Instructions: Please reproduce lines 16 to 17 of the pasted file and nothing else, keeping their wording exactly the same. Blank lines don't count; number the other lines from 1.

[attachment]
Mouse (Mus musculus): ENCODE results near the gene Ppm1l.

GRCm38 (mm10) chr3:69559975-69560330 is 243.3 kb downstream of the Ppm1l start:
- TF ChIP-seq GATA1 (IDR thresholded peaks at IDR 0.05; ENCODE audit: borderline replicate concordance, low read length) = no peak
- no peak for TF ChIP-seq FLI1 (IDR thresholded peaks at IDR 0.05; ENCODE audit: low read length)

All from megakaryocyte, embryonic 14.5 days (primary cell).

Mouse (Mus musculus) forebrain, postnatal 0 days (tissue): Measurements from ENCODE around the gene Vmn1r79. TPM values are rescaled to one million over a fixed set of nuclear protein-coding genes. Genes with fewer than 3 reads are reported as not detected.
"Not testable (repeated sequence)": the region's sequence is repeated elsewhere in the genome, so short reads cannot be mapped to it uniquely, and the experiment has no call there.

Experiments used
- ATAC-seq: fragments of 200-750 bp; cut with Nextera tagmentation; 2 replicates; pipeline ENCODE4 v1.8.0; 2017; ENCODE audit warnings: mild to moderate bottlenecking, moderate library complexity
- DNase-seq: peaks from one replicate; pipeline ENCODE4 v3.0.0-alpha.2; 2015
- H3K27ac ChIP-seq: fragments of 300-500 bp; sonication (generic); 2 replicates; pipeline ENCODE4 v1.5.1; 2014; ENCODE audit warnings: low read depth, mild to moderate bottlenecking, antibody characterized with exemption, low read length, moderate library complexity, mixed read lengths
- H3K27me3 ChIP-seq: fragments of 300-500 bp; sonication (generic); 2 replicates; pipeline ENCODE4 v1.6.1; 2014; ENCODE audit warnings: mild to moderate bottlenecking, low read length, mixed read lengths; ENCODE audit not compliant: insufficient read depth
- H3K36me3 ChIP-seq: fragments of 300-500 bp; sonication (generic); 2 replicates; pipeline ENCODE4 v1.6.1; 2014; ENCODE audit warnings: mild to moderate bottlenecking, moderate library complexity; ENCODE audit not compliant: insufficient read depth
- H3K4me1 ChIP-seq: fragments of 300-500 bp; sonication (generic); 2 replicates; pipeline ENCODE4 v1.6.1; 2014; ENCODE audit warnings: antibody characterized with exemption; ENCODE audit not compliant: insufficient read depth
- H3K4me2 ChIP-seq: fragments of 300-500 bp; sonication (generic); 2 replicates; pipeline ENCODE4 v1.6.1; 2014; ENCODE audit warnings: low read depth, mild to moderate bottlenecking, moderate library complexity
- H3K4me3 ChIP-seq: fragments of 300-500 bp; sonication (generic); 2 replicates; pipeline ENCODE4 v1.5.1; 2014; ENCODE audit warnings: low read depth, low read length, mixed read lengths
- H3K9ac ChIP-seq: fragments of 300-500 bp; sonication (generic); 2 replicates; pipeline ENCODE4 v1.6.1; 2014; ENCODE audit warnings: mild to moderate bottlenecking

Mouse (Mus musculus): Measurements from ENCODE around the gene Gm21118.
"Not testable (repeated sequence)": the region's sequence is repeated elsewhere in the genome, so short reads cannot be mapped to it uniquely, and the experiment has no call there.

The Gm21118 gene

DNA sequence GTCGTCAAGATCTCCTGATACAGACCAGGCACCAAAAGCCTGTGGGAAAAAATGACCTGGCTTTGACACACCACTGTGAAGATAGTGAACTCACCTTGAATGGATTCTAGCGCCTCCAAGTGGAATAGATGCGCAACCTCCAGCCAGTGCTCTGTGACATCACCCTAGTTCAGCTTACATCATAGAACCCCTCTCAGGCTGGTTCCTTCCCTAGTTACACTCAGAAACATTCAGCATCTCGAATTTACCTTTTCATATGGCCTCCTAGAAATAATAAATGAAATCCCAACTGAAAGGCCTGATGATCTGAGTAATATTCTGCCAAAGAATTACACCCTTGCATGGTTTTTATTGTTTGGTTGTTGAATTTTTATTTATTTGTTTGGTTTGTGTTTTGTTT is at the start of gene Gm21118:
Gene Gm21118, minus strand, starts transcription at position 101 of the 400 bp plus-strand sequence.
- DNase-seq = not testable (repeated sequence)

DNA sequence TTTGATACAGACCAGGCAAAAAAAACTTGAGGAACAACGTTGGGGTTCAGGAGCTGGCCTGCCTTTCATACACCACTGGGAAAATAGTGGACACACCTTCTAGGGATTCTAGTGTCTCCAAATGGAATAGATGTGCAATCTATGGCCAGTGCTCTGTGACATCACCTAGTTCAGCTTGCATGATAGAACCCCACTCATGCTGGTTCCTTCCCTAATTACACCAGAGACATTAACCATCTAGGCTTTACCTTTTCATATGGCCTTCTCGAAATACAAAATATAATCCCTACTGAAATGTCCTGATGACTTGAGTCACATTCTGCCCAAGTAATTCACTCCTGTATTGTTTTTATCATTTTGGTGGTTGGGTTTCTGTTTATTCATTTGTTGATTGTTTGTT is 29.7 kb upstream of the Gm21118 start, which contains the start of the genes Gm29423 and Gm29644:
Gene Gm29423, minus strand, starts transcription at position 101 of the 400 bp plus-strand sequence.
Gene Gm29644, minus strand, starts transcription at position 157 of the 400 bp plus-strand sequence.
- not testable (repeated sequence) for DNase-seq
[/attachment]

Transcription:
- H3K4me3 ChIP-seq: fragments of 300-500 bp; sonication (generic); 2 replicates; pipeline ENCODE4 v1.5.1; 2014; ENCODE audit warnings: low read depth, low read length, mixed read lengths
- H3K9ac ChIP-seq: fragments of 300-500 bp; sonication (generic); 2 replicates; pipeline ENCODE4 v1.6.1; 2014; ENCODE audit warnings: mild to moderate bottlenecking